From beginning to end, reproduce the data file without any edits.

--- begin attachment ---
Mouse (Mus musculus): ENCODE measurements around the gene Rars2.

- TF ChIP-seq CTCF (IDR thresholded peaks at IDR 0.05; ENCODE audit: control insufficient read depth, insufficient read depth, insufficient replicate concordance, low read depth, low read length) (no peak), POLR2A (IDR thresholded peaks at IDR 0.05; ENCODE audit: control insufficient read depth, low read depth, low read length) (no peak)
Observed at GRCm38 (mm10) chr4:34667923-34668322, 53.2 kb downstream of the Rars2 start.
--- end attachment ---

Mouse (Mus musculus): ENCODE measurements around the gene Rars2.

- TF ChIP-seq CTCF (IDR thresholded peaks at IDR 0.05; ENCODE audit: control insufficient read depth, insufficient read depth, insufficient replicate concordance, low read depth, low read length) (no peak), POLR2A (IDR thresholded peaks at IDR 0.05; ENCODE audit: control insufficient read depth, low read depth, low read length) (no peak)
Observed at GRCm38 (mm10) chr4:34667923-34668322, 53.2 kb downstream of the Rars2 start.